# How to fold a reflector

You’re packing up after a hard day of shooting. All your camera gear goes neatly back into its respective bags, but the reflector refuses to comply. You twist and turn it trying every possible method but the contraption simply refuses to be tamed and bagged. Eventually you do end up as the winner of this impromptu wrestle, but not before becoming a great source of entertainment for the rest of the crew. In this video, Eric Rossi shows you how you can tame the big bad round reflector in just four easy steps (and save yourself some embarrassment):

#### Step 1

Hold the reflector as you would normally do a steering wheel

#### Step 2

Take your right hand and flip it backwards. Your thumb should be sticking in front of the reflector with the other four fingers tucked behind it.

#### Step 3

Twist the whole reflector until you make a figure 8. You should be using pressure with your right hand to push the reflector down to twist it.

#### Step 4

Tuck the whole thing together so that it transforms in to a smaller circle.

This process works equally well with larger reflectors. For really large ones, the first step should be to place the reflector on top of your foot. Use your foot to help pop it, and then follow steps 1 to 4.

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Consider the zero-offset seismic survey shown in Figure 1. This survey uses one source-receiver pair, and the receiver is always at the same location as the source. At each position, denoted by in the figure, the source emits waves and the receiver records the echoes as a single seismic trace. After each trace is recorded, the source-receiver pair is moved a small distance and the experiment is repeated.

reflexpt
Figure 1 Raypaths and wavefronts for a zero-offset seismic line shot above a dipping reflector. The earth’s propagation velocity is constant.

As shown in the figure, the source at S 2 emits a spherically-spreading wave that bounces off the reflector and then returns to the receiver at S 2 . The raypaths drawn between S i and R i are orthogonal to the reflector and hence are called normal rays .

These rays reveal how the zero-offset section misrepresents the truth. For example, the trace recorded at S 2 is dominated by the reflectivity near reflection point R 2 , where the normal ray from S 2 hits the reflector. If the zero-offset section corresponding to Figure 1 is displayed, the reflectivity at R 2 will be falsely displayed as though it were directly beneath S 2 , which it certainly is not. This lateral mispositioning is the first part of the illusion. The second part is vertical: if converted to depth, the zero-offset section will show R 2 to be deeper than it really is. The reason is that the slant path of the normal ray is longer than a vertical shaft drilled from the surface down to R 2 .

Primitive cooking techniques, like roasting a piece of meat on a stick, can yield some incredibly delicious results. But if we are able to improvise something a little more sophisticated, our cooking options could be almost limitless. The reflecting oven is one of these camp cooking upgrades. These simple ovens catch the heat of a fire and focus it into a central baking area. In use for centuries, the reflectors can be any size, virtually any shape, and made from almost any new or cast off sheet metal. Here’s how to make one with some tin snips and a little ingenuity (and we recommend some leather gloves, too).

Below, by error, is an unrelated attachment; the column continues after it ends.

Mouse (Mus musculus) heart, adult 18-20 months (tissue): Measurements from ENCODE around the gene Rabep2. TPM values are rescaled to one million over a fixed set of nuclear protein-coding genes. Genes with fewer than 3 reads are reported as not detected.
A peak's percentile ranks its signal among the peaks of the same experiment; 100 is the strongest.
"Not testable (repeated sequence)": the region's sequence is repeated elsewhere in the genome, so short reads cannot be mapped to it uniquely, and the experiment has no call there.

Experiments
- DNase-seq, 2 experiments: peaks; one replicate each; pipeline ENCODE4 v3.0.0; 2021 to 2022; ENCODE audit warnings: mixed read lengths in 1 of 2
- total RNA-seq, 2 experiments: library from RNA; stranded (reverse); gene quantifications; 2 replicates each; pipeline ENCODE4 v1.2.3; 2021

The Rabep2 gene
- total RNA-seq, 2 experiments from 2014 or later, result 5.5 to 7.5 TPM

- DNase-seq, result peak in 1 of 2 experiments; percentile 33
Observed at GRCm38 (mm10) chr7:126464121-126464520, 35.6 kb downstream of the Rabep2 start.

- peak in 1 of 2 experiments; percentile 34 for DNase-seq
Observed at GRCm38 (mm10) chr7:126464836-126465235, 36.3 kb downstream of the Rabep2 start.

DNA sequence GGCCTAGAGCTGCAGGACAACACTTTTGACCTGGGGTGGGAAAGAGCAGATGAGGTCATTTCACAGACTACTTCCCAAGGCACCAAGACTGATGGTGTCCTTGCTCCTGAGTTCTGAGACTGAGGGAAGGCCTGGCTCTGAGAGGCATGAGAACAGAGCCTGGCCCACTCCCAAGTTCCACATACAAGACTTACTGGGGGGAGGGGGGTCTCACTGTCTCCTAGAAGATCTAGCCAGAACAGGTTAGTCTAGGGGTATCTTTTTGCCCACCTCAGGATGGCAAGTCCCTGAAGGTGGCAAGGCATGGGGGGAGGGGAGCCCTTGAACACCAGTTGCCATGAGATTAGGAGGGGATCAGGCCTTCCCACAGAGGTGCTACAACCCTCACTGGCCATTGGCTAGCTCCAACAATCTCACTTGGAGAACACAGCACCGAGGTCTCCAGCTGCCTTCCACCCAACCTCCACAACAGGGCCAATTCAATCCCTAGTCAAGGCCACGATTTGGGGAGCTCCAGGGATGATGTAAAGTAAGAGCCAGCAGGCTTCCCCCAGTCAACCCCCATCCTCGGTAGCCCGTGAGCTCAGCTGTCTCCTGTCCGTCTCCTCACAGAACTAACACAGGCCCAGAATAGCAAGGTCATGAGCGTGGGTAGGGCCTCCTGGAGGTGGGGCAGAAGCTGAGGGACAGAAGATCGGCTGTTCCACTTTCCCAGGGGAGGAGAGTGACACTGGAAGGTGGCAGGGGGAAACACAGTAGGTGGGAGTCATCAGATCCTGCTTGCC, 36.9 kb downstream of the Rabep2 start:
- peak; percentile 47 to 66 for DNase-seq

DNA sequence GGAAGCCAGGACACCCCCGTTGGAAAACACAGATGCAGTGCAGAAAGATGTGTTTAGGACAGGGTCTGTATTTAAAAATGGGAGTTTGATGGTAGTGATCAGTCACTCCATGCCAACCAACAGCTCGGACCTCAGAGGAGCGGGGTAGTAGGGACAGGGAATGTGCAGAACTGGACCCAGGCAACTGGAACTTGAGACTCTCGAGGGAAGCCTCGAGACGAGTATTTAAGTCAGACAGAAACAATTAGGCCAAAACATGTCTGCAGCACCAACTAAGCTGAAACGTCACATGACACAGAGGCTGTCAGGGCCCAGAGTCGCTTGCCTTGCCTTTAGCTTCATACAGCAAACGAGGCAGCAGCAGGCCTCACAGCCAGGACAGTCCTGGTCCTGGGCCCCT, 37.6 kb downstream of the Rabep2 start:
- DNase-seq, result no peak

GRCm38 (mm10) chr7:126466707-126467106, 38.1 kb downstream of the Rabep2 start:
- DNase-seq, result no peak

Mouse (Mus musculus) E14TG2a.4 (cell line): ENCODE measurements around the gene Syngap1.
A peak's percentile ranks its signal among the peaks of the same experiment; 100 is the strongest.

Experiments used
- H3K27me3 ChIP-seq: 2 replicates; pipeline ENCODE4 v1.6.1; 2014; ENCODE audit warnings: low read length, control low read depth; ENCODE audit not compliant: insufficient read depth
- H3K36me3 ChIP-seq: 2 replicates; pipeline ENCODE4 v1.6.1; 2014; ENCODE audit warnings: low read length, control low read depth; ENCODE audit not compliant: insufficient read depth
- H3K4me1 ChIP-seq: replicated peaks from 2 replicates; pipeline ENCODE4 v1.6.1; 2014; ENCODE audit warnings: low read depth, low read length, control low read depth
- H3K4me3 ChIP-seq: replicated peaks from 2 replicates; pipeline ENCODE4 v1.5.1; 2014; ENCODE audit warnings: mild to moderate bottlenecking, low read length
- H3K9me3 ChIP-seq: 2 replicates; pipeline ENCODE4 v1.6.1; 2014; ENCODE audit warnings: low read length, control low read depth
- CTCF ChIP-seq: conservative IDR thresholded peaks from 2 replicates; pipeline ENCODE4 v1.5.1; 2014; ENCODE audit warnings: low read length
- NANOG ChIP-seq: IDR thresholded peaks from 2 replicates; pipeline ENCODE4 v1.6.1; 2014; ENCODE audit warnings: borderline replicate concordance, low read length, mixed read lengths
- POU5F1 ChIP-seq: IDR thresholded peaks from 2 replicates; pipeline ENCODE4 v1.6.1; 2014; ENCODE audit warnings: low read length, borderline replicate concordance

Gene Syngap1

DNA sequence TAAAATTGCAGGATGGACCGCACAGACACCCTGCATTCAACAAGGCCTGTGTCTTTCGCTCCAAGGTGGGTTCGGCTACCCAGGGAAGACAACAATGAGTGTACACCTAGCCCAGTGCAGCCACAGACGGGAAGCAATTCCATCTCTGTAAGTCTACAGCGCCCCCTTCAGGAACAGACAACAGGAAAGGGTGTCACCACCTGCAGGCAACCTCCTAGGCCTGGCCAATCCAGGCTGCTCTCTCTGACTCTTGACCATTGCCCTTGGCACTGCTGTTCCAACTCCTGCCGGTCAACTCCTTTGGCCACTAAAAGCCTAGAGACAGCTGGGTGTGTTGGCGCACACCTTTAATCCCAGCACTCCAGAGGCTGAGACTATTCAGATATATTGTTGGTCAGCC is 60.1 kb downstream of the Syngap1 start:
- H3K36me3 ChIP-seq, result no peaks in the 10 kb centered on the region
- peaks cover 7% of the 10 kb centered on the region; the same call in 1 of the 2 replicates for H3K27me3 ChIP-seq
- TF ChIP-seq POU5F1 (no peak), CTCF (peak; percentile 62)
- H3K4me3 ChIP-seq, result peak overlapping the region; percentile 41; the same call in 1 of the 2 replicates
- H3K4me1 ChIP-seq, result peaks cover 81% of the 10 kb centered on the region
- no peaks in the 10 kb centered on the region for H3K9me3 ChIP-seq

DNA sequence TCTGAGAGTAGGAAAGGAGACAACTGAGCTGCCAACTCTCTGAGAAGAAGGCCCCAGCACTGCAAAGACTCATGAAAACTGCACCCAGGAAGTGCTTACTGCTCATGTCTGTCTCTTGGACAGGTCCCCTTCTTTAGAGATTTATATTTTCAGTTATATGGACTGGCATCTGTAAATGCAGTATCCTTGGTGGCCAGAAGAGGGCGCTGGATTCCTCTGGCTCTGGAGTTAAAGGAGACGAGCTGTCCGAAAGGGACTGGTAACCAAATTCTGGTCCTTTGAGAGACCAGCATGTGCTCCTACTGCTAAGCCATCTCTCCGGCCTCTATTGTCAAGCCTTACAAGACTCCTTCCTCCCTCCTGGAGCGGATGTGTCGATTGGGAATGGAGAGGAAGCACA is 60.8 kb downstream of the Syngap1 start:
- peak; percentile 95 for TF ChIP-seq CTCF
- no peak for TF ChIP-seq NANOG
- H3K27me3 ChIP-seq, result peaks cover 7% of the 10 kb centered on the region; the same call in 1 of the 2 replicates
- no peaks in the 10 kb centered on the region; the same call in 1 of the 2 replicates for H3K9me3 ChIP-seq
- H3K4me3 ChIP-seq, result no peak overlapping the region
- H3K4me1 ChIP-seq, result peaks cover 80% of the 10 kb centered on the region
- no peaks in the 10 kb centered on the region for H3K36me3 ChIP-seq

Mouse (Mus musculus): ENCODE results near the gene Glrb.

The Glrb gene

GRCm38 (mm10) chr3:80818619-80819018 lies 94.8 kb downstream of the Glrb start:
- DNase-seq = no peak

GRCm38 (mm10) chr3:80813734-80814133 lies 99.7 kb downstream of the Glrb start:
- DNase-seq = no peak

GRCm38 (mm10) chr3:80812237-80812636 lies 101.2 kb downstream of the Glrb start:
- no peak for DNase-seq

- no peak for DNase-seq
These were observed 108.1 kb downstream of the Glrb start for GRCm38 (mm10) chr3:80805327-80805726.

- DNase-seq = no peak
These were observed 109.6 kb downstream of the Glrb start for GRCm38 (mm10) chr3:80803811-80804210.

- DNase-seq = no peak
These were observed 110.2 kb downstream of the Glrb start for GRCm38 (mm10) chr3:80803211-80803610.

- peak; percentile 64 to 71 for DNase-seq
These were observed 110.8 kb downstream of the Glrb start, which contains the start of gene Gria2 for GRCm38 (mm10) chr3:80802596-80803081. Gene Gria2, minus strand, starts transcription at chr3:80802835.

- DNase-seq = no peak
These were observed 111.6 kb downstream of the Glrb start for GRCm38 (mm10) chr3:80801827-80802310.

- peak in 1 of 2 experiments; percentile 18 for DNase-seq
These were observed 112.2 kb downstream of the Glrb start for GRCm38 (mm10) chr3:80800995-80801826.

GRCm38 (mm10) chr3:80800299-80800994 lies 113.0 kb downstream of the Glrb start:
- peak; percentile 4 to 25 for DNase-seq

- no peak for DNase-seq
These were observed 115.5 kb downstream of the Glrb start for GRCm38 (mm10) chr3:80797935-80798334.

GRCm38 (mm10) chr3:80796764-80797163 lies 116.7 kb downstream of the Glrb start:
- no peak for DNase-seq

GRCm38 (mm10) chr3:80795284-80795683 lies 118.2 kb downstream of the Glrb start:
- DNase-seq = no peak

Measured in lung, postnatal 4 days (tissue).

For its most basic incarnation, you’ll need some sheet metal, some snips to cut it, and a pan or grill to place inside the unit. For the one pictured, I “borrowed” an old cookie sheet from the kitchen (please don’t tell my missus). For larger and heavier units, I’d definitely recommend a drill and some pop rivets to secure the joints, or sheet metal screws—whichever you prefer.

A simple wedge shaped reflector oven is the easiest to build. Fold a large rectangular piece of sheet metal in half to create the main piece. Then cut some 90 degree triangles to build the sides. If you’re good with sheet metal and have some specialized tools for it, this entire project will be a breeze. I just used the snips, my gloved hands, and cut some interlocking tabs to join the two triangles to the main piece.

Set It Up
The final bit is the easiest: just put it all together. I used several stones behind the unit to make it stand up by the fire (though integrated legs are better). I also used stones in the front to support the pan. More traditional set-ups involve holes in the side panels which allow you to use spits and skewers, and to place rods that would support a pan or grill. However you build it, just make sure that it is sturdy and able to stand up to the weight of the food—and the likelihood of being bumped by the cook.

A large bed of coals is just what you need for baking in the reflector oven. Build up a large fire, allow it to go to coals, and then set your oven right next to it. You can also use coals and flames, when cooking forgiving foods like a roast on a spit.